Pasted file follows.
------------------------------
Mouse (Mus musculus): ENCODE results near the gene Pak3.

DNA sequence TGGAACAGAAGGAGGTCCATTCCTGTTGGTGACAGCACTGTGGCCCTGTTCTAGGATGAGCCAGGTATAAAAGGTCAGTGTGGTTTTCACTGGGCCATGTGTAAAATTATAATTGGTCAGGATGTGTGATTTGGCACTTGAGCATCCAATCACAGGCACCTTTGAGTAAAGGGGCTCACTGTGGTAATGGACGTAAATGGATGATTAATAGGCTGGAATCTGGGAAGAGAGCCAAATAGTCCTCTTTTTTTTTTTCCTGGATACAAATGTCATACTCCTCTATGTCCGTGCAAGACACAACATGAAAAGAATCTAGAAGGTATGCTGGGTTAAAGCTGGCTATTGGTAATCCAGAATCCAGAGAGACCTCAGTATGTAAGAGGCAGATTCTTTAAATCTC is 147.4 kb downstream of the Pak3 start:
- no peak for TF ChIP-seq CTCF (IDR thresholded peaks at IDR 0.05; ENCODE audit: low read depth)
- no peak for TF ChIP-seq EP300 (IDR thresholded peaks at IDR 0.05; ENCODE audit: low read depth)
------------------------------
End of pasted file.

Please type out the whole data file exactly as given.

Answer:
Mouse (Mus musculus): ENCODE results near the gene Pak3.

DNA sequence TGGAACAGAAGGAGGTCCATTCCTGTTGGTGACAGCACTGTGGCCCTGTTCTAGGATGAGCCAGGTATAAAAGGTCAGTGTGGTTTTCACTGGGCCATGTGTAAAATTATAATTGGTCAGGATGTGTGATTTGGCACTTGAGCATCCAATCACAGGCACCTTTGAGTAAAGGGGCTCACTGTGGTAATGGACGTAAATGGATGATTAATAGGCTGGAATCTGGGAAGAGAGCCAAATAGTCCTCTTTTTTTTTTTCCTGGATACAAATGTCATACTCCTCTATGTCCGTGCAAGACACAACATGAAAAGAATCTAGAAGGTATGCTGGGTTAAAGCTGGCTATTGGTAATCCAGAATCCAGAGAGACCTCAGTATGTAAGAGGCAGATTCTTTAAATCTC is 147.4 kb downstream of the Pak3 start:
- no peak for TF ChIP-seq CTCF (IDR thresholded peaks at IDR 0.05; ENCODE audit: low read depth)
- no peak for TF ChIP-seq EP300 (IDR thresholded peaks at IDR 0.05; ENCODE audit: low read depth)